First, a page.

New insights into visual perception and cognition are arising from work in various disciplines besides information visualization, such as human factors and human-computer interaction, but none are more ground-breaking than those arising from the cognitive sciences, especially cognitive psychology. Today, with new and improved technologies and methodologies for brain exploration, opportunities to improve the perceptual effectiveness of data visualization abound. Two areas of study in particular are especially useful:

  • preattentive visual processing

  • mechanisms and limitations of attention and memory

One of the great strengths of data visualization is our ability to process visual information much more rapidly than verbal information. Preattentive visual processing is that part that automatically occurs in the brain prior to conscious awareness. It consists of several stages, each handled by specialized neurons that are tuned to detect particular attributes of the visual information contained in light that reflects off the surfaces of objects in the world, which is then stitched together into a picture in our mind's eye of that object. We can use these basic attributes, such as differences in length, size, hue, color intensity, angle, texture, shape, and so on, as the building blocks of data visualization. When we do so in an informed manner, we have the ability to transfer much of the work that is needed to decode the contents of a visual display, such as a graph, from the slower conscious, energy intensive parts of the brain to the faster parts of the brain that require less energy, which results in more efficient cognition.

Studies in attention and memory are revealing our surprisingly limited ability to hold multiple items simultaneously in awareness. This recognition leads us to augment attention and memory by relying on external forms of information storage. One of the most powerful ways to do this is to encode information visually, which allows more information to be chunked together into the limited slots available in working memory. Another method is to place several views of information in front of our eyes at one time, thus extending our ability to explore data multidimensional and from multiple perspectives to make comparisons and see connections to a degree that would be impossible if we had to consume these views one at a time, due to the limits of working memory. Good data visualization techniques and technologies, properly used, can extend our thinking into new realms of analytical sensemaking, and we are still only beginning to tap into this potential.

35.4 Future Directions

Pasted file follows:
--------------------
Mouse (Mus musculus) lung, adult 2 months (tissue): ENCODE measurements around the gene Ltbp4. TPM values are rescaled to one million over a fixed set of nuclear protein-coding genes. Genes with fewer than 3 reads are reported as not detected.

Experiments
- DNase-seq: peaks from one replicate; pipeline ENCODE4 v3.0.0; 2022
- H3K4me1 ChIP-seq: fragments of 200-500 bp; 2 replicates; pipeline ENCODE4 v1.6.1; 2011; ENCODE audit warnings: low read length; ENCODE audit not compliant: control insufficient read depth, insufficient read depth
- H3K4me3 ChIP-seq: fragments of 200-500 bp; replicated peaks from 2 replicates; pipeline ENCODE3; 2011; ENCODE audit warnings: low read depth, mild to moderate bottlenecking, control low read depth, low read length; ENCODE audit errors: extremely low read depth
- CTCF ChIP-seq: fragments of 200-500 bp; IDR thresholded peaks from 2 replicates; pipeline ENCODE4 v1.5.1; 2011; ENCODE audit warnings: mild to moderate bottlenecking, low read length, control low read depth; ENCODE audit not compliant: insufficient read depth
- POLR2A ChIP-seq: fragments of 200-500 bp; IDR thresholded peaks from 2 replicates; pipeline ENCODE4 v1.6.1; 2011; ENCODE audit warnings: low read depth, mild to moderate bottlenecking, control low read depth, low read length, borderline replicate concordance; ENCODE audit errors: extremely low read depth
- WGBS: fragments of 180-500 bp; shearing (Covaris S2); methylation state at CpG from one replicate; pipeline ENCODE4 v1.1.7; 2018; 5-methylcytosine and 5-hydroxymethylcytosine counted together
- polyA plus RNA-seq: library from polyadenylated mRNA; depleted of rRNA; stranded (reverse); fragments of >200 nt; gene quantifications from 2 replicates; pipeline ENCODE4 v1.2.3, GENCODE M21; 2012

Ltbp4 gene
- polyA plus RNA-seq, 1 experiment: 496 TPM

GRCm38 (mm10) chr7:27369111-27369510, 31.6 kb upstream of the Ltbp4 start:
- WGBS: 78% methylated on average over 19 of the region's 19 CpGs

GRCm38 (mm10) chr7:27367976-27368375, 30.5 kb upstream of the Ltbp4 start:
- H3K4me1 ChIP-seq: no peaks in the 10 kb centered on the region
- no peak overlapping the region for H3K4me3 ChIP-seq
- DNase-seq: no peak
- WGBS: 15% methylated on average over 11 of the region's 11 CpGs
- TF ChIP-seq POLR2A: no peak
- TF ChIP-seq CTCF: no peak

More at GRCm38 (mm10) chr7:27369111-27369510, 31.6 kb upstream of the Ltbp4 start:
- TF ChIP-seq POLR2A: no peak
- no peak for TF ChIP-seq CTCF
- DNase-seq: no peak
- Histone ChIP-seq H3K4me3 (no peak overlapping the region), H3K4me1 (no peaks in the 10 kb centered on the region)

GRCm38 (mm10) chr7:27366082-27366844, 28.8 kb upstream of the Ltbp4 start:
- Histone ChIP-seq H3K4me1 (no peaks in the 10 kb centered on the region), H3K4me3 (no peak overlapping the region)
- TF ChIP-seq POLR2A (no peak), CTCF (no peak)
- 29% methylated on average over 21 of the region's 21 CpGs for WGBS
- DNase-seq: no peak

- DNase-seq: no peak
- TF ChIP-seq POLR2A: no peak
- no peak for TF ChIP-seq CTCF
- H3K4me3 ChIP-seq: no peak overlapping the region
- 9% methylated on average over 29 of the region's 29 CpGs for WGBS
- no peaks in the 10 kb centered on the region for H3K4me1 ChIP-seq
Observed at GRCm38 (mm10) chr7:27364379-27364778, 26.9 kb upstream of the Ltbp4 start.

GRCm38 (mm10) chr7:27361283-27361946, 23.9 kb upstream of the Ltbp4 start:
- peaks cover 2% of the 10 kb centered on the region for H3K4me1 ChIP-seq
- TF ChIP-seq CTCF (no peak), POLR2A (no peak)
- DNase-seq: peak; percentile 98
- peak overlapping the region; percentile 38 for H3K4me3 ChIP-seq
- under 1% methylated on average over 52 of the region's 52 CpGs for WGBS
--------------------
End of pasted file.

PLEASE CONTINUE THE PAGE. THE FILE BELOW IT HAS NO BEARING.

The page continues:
What's most needed in the field of data visualization, as in other fields, is not always what's most exciting or not even what's particularly innovative. Sometimes we simply need to make it easier to do those things that work. One example of this is the effort of a few software vendors to build data visualization best practices right into the tools, such as in the form of defaults, thereby making it easier and less time-consuming to do what works and harder and more costly to do what doesn't. Besides these simple, straightforward but often overlooked improvements, a few other areas offer the potential for enrichment, such as the following:

  • The integration of geo-spatial and network displays (such as node and link diagrams) with other forms of display for seamless interaction and simultaneous use.

  • Technological support for collaborative data sensemaking to bring the complementary advantage of multiple brains together.

  • The application of data visualization beyond descriptive statistics to the realm of predictive analytics, such as through the use of interactive predictive visual models,

  • Tighter integration of data mining algorithms to find meaningful patterns with data visualization to provide a better way to review and explore those patterns.

  • Improved human-computer interface devices for interacting with data visualization in a more rapid and seamless manner.

All of these are being pursued to some degree, but could be exploited more quickly if more researchers focused on solving real problems that we face in the world today.

35.5 Where to Learn More

Several universities have developed graduate programs that are dedicated to the study and advancement of data visualization. The University of Maryland, Stanford, the University of North Carolina, the University of California, Berkeley, and Georgia Tech are a few of the finest. Although several periodicals in the broader fields of computer graphics and human-computer interaction include articles about data visualization, only one academic journal features the field exclusively: Information Visualization Journal, published quarterly by Palgrave Macmillan. A few smaller publications focus on making data visualization practical and accessible to a broader audience, such as the Visual Business Intelligence Newsletter. Conferences dedicated to the field are also few. The oldest, IEEE's VisWeek, which includes the InfoVis and VAST (Visual Analytics Science and Technology) sub-conferences that are dedicated entirely to data visualization, remains the largest and perhaps best of the conferences, but significant work in the field also appears in other conferences of broader perspective, such as CHI (Computer-Human Interaction) and SIGGRAPH. CHI - Human Factors in Computing Systems

2011201020092008200720062005200420032002200120001999199819971996199519941993199219911990198919881987198619851983198 SIGGRAPH - International Conference on Computer Graphics and Interactive Techniques

20022001200019991998199719961995199419931992199119901989198819871986198519841983198219811980197919781977197619751974 InfoVis - IEEE Symposium on Information Visualization


Refreshing exceptions, including Tableau Software and TIBCO Spotfire, both spin-offs of academic work, SAS JMP, which arose from a deep understanding of statistics, and a few other relatively small vendors, are gradually stealing the attention they deserve from the big software companies - especially business intelligence vendors - that dominate the market. Apart from product vendors, a few research laboratories and consultancies are also contributing to the development and application of the field, including Microsoft Research, Pacific Northwest National Laboratory, Flowing Media, Oculus Info, and Perceptual Edge.